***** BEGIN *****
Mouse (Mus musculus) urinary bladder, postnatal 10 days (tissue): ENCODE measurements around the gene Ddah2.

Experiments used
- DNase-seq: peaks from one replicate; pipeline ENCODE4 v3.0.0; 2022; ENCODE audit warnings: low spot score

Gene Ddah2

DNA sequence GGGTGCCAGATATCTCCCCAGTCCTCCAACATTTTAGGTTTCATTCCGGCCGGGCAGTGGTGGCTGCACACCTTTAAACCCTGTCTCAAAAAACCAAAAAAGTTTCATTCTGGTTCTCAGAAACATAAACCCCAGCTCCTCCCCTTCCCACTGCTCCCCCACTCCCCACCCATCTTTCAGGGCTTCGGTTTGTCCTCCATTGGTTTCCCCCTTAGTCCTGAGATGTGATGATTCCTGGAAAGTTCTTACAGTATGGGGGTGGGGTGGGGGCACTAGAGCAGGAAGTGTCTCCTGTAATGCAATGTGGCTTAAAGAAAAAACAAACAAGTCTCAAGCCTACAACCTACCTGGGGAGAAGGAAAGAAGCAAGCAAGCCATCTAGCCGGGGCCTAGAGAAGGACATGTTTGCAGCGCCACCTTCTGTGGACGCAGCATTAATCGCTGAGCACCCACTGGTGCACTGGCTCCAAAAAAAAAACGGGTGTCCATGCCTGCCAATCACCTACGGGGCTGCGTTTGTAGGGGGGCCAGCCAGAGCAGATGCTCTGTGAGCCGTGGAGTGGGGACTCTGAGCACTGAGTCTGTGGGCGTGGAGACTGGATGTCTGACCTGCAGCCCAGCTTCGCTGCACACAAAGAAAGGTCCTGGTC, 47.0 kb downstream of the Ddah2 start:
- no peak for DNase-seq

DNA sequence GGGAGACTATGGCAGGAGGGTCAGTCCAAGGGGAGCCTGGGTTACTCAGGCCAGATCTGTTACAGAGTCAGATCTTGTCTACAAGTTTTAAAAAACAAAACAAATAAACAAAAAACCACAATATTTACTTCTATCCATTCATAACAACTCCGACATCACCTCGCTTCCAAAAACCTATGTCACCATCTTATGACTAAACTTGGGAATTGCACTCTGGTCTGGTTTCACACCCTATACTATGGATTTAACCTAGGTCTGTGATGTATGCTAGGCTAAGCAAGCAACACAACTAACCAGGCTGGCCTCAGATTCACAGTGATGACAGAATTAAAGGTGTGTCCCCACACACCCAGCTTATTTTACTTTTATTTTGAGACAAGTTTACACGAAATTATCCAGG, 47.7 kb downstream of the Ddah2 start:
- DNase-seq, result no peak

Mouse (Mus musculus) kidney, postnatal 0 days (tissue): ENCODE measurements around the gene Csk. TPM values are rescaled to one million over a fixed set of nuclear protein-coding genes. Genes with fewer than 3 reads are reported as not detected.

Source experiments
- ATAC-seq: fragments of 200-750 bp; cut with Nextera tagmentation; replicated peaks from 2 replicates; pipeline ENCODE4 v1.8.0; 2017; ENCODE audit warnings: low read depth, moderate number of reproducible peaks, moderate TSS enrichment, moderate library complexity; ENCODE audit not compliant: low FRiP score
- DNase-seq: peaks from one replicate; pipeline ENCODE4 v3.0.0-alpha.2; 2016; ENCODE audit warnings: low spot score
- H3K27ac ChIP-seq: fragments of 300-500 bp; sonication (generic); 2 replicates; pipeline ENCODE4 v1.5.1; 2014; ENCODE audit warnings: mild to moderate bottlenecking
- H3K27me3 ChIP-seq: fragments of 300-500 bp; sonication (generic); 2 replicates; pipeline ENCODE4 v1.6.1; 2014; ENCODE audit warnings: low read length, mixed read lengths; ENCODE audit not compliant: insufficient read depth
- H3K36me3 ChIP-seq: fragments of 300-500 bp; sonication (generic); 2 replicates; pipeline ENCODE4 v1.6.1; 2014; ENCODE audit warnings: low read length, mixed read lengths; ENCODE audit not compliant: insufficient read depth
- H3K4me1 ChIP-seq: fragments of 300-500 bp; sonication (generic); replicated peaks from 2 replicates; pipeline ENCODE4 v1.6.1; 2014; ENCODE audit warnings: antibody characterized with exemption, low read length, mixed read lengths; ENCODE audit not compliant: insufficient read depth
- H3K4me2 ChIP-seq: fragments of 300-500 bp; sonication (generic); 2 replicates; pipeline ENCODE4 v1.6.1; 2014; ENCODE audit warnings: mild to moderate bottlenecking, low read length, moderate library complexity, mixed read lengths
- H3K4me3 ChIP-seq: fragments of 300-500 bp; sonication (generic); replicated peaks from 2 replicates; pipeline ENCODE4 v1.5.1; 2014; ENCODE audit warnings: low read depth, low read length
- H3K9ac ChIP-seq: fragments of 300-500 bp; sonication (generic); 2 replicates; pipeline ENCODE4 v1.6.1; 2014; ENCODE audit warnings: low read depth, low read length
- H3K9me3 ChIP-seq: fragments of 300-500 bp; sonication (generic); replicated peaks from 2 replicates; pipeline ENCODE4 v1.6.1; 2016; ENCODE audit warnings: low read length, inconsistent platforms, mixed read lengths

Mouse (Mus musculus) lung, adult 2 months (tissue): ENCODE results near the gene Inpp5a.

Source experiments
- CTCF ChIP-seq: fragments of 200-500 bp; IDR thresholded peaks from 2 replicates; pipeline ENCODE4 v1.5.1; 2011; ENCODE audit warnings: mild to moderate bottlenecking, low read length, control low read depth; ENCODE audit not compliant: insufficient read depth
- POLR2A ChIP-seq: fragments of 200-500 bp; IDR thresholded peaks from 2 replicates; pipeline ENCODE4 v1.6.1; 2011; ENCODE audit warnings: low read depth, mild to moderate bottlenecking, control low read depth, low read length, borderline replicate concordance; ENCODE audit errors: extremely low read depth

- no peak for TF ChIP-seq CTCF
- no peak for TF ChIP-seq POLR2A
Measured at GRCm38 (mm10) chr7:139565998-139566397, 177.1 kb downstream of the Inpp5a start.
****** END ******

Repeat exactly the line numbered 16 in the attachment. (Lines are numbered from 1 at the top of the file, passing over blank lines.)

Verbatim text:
- H3K4me1 ChIP-seq: fragments of 300-500 bp; sonication (generic); replicated peaks from 2 replicates; pipeline ENCODE4 v1.6.1; 2014; ENCODE audit warnings: antibody characterized with exemption, low read length, mixed read lengths; ENCODE audit not compliant: insufficient read depth